21 July 2017
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The core Interview Questions – what all dental schools have in common

The core Interview Questions – what all dental schools have in common

Every dental school is different, and even within the dental school there can be a wide variation of interview questions as it is often dictated by the personalties of the interviewing panel.
Some dental schools interview students over several months, with a small number of interviewing panels and a higher consistency among the types of questions asked to candidates. Other schools may interview across just a few days or weeks, consisting of dozens of different interviewing panels. However, all schools strive to keep some level of consistency between interviews to be able to eliminate bias or unfairness and promote equal opportunities for all candidates.
This article hopes to shed some light on the nature of interview questions at dental schools by exploring the core principles of all such interviews and the baseline questions that are asked.

The interview can be an extremely daunting process and it can be easy to envisage the interviewing panel as the enemy. In reality, most interviewers want to be able to select the best candidates possible, and to be able to do this they need to see the very best of you. This is why you should view the interview panel in a good light, as more often than not, they want for you to do well and have a an opportunity to shine.

The core questions are:

  1. Why our dental school?
  2. Why Dentistry?
  3. Tell me about your work experience.

These are the core questions of interviews at dental school. There are many different ways in which they can be phrased, but essentially boil down to the basics.  Should the answers of these important questions come across underprepared or lacking, they will have a significant bearing on the outcome of the interview. There are no right or wrong answers, just good and bad ones.

What these core questions define are:

  1. Whether you want to study their course, in their city. Often, a candidate can come across very able and impressive in terms of their attitude towards dentistry and higher education, but may appear unmotivated to study dentistry at their dental school. This is a massive turn off for the interviewing panel as they want to seek students that are more likely to accept their offers in order to meet their quotas. Not only this, but an inferior candidate with a higher motivation to study at their dental school will always be given preference over someone who may be outstanding overall but not convince the panel of their interest to study at their institution. This is because the panel knows that if they reject you, they are not necessarily rejecting you from Dentistry all together, but only their dental school. It is easy to see the scale of the problem if this is the case in every interview that you attend – a worthy candidate will miss out.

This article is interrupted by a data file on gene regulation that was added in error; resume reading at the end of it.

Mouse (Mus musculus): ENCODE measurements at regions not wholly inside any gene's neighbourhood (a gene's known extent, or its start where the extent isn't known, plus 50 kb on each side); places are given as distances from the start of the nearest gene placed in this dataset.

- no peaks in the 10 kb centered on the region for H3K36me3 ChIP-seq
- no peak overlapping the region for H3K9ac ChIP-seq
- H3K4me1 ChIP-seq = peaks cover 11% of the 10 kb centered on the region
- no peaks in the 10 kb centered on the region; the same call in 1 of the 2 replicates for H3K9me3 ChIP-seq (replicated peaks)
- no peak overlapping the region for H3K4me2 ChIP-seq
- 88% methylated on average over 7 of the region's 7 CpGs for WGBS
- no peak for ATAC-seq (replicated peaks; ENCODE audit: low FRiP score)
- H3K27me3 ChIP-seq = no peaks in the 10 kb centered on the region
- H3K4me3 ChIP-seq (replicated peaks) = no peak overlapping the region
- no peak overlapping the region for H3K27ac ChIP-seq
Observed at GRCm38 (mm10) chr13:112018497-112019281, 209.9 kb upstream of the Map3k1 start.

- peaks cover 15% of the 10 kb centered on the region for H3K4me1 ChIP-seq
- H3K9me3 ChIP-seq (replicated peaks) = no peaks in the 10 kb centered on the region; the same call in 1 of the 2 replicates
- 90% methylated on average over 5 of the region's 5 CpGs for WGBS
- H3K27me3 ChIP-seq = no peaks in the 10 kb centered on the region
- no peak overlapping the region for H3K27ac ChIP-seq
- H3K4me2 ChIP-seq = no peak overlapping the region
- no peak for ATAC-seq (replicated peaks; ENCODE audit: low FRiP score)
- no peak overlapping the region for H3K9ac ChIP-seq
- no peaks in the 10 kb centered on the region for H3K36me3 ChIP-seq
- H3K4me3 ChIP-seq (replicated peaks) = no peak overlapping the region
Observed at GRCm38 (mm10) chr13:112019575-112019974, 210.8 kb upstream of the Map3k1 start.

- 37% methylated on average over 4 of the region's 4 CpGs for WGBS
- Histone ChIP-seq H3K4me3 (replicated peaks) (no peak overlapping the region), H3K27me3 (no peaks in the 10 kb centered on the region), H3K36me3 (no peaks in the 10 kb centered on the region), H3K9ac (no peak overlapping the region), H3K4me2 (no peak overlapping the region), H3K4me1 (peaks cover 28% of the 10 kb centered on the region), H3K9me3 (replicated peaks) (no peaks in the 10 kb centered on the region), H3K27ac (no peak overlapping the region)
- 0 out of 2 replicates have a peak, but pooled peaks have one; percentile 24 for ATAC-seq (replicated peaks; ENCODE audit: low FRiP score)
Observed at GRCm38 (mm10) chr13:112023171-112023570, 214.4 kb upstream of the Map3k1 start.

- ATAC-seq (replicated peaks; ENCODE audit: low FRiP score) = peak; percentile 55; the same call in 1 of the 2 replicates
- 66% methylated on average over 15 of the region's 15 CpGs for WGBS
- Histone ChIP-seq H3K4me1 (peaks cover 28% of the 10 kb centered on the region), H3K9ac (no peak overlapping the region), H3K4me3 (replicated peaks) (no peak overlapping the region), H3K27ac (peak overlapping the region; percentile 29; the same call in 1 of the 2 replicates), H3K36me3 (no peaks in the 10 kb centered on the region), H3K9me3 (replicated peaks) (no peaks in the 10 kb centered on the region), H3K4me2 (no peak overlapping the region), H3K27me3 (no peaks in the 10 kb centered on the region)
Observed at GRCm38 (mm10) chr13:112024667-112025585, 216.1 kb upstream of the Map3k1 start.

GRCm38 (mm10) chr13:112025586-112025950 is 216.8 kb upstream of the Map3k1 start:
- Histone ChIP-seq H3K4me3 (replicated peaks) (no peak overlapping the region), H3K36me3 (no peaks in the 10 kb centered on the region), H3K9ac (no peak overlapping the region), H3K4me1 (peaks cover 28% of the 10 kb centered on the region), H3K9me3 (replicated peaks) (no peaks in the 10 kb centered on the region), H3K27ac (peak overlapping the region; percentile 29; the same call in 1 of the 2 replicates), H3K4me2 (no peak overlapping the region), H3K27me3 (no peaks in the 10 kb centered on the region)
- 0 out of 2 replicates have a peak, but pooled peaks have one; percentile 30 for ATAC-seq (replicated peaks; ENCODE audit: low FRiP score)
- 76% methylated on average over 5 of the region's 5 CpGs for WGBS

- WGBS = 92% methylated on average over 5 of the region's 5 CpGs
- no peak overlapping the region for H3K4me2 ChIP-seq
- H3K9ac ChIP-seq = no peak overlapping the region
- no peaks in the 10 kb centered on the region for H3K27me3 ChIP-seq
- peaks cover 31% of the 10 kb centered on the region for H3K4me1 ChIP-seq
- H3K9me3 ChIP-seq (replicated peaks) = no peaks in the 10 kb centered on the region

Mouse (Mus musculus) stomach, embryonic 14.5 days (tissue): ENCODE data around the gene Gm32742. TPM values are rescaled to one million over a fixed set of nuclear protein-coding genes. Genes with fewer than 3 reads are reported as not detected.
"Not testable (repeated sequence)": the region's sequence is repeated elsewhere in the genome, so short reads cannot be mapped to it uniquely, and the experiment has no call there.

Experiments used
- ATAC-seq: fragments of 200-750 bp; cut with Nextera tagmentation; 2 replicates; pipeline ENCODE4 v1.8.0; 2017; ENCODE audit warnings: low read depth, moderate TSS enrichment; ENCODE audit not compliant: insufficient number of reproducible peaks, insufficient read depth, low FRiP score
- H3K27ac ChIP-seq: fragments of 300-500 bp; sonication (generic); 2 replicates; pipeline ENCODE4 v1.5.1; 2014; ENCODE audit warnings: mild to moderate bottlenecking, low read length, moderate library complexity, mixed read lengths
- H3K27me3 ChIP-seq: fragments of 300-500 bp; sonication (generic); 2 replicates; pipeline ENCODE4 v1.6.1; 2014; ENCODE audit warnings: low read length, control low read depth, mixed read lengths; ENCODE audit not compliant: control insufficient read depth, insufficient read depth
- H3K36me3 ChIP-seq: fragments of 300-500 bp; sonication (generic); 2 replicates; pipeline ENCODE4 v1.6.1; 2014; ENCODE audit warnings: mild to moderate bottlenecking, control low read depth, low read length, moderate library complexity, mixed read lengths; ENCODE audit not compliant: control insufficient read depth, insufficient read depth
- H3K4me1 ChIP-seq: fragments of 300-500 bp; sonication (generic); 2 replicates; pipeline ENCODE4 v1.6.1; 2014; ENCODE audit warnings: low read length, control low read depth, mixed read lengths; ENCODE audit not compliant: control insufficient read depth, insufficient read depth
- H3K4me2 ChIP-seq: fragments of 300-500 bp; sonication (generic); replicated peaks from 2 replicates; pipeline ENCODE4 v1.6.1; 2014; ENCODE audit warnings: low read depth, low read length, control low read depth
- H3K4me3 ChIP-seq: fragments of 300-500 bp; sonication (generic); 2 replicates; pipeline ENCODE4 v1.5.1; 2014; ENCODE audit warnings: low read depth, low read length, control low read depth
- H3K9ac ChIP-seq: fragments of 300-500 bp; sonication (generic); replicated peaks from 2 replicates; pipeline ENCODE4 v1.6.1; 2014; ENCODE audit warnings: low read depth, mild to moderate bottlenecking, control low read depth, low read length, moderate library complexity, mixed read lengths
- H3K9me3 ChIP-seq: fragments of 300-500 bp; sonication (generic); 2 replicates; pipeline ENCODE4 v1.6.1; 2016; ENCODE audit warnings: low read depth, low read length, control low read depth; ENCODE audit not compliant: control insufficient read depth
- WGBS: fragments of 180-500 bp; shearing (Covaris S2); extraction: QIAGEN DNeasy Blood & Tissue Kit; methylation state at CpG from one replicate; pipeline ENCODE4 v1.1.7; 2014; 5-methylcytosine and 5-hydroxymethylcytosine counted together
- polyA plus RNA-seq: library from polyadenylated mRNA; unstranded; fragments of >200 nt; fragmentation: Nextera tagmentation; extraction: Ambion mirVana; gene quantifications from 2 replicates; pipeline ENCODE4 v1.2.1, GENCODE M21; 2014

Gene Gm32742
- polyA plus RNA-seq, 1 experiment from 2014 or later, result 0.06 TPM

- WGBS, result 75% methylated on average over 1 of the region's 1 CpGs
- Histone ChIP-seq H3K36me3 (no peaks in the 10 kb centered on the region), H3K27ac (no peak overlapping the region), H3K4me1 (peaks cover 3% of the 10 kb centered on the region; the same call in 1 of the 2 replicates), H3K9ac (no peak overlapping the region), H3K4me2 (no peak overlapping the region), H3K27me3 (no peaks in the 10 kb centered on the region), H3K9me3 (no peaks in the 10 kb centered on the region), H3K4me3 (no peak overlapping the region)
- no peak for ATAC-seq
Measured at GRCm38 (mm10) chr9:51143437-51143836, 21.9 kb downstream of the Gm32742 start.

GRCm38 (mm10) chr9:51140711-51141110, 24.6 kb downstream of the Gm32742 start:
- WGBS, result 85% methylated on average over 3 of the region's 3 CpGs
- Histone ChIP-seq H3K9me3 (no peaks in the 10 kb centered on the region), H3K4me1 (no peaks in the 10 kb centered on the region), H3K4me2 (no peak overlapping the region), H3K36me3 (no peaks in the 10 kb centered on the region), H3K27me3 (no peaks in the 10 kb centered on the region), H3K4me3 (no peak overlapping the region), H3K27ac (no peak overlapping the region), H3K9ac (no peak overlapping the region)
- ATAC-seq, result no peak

2. Whether you genuinely have a desire to study Dentistry or not. The interview panel wants to make sure you have done your homework on what the career actually entails. Remember, it is not a sin to confess that you have explored other career pathways such as Medicine. In fact, a panel is likely to admire the fact that you have considered other careers and have made a conscientious and thoughtful decision. They want to know that you will be doing Dentistry for all the right reasons. Arguably, nothing is right or wrong, but ‘doing it for the money’ might be a plausible exception!
  3. Whether you have actively sought out work experience and developed a realistic grasp of what the profession has to offer. Similar to the above point, the only way to convince both the panel and yourself that dentistry is the right profession for you is to get a true insight in to the profession by (at the very least) shadowing a general dental practitioner for two weeks. However it is not simply enough to clock up some hours worth of shadowing beneath your belt. The interview panel wants to see if you actually learnt anything from shadowing a dentist, and by this we do not mean learning names of complex procedures and equipment, but rather the demands of a dental practitioner and their role in the greater society.

There are essentially two types of work experience students. There are those that sit in the corner, staring out of the window and counting down every hour of the day. And then there are those that are truly engaged by what is going on around them, actively ask questions to get involved and give some real thought in to what could be the rest of their life. Thankfully for the interview panel, these two types of students can be very easy to identify.